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There are two minhagim concerning the time the beracha should be said on lighting yom tov candles for a woman, before or after (like shabbos neros).

I've read arguments like these :

  • before, because we don't receive yom tov with the beracha we can say it before the lighting
  • after, to not differentiate with shabbos procedure

I would be glad to know a little more on the subject with sources and some poskim opinions

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1 Answer 1

In SA OC Siman 263 M"A Sif-Katan 12 he writes that if one makes the bracha before lighting (on Shabbos) then that's considered to be "Kabbalas Shabbos" and it's then ossur to light candles. However he then says if that's the case ("v'im cain"), then on Yom Tov one should make the bracha and then light. (Since there is no problem of lighting a candle on yom tov, therefore better to make the bracha first.) He says this is also what's written ("cain csav") b'sof Sefer HaDrisha b'shem imo (in the name of his mother! This, by the way, is a famous thing: that the whole reason that many woman when lighting candles on yom tov make the bracha first is because of that which the Drishas mother did (however if you look at the Drisha inside I think he is referring to his Grandmother if I'm not mistaken -- but it would make sense anyway that that is where his mother got the minhag from)). However, the M"A writes then, "avel ain chachma l'isha...d'lo chelku chachamim..." his kavana (according to the Maktzes HaShekel) is that not all women will know how to make a difference between Shabbos and Yom Tov and if you tell them to, on Yom Tov, make a bracha and then light, then they will come to do the same on Shabbos, which will get them into a problem of being makabel Shabbos before lighting (as mentioned before). The SA HaRav paskens like the M"A (although I can't locate the exact source for this at the moment).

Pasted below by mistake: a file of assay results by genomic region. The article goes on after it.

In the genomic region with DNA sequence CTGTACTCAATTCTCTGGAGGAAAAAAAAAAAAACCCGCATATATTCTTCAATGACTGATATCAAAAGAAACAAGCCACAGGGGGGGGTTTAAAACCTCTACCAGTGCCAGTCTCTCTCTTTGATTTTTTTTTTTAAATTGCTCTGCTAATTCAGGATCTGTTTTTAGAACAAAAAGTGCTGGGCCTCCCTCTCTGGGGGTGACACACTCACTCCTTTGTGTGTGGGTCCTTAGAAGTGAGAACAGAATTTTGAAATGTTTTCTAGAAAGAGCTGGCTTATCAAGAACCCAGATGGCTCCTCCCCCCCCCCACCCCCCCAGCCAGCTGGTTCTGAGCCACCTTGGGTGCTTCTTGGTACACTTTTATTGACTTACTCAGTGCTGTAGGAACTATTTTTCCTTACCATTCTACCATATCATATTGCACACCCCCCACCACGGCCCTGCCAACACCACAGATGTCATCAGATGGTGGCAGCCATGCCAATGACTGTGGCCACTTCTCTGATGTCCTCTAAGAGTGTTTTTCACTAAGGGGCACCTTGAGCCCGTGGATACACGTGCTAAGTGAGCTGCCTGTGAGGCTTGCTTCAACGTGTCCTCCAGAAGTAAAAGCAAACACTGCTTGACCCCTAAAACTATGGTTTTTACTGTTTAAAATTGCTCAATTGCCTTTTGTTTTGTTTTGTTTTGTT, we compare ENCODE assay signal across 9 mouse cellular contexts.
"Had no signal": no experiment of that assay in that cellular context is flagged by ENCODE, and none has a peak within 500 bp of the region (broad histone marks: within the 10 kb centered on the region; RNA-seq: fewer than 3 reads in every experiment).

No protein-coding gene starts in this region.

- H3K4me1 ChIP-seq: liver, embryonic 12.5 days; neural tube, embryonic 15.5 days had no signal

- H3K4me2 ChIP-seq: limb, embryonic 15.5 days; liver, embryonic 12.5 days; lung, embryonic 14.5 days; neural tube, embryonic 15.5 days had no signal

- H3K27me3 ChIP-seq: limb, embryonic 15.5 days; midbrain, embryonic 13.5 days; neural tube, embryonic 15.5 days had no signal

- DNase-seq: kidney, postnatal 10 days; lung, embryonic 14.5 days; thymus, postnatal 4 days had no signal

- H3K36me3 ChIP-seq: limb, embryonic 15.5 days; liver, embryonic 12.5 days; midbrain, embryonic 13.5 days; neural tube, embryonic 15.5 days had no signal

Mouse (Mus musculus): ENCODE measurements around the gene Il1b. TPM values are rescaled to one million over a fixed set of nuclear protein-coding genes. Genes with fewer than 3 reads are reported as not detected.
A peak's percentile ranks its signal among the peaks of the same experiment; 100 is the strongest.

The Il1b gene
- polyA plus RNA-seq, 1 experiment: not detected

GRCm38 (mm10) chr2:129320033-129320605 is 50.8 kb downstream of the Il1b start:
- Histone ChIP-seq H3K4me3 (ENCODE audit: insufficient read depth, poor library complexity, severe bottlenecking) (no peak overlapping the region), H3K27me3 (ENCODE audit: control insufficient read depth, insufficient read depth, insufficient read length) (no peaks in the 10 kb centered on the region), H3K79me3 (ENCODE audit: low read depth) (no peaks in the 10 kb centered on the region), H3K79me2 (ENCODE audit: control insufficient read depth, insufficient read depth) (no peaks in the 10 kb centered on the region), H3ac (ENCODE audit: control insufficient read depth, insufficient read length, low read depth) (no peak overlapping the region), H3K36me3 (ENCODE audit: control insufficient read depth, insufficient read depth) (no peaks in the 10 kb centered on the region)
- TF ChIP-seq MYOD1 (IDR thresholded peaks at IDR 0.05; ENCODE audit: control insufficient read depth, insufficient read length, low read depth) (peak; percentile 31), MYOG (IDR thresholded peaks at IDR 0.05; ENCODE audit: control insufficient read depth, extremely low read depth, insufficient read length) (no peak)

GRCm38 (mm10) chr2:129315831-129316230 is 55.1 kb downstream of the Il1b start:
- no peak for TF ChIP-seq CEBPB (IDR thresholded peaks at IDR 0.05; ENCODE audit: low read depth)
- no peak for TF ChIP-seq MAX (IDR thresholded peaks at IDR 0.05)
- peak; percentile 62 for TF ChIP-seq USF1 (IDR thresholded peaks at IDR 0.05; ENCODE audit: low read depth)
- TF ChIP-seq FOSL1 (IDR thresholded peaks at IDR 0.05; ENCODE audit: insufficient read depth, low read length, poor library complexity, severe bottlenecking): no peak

In terms of practice, many do like the Drisha and make the bracha first. However many also do like the M"A. It is dependent on everyone's own minhag (perhaps what their mothers did!) and on the minhag of their kehillah.

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It's the derisha's wife. –  Double AA Jun 20 '13 at 10:59
    
@DoubleAA Are you sure? Please post exact lashon, I don't know when I'll be able to look it up –  Yehoshua Jun 20 '13 at 11:52
    
The son of the derisha wrote a hakdama to the derisha on yoreh deah where he describes his mother. Totally worth reading inside. –  Double AA Jun 20 '13 at 12:32
    
@DoubleAA that's why I misunderstood it. I remembered it from the hakdama but didn't know his son wrote it. –  Yehoshua Jun 20 '13 at 18:54

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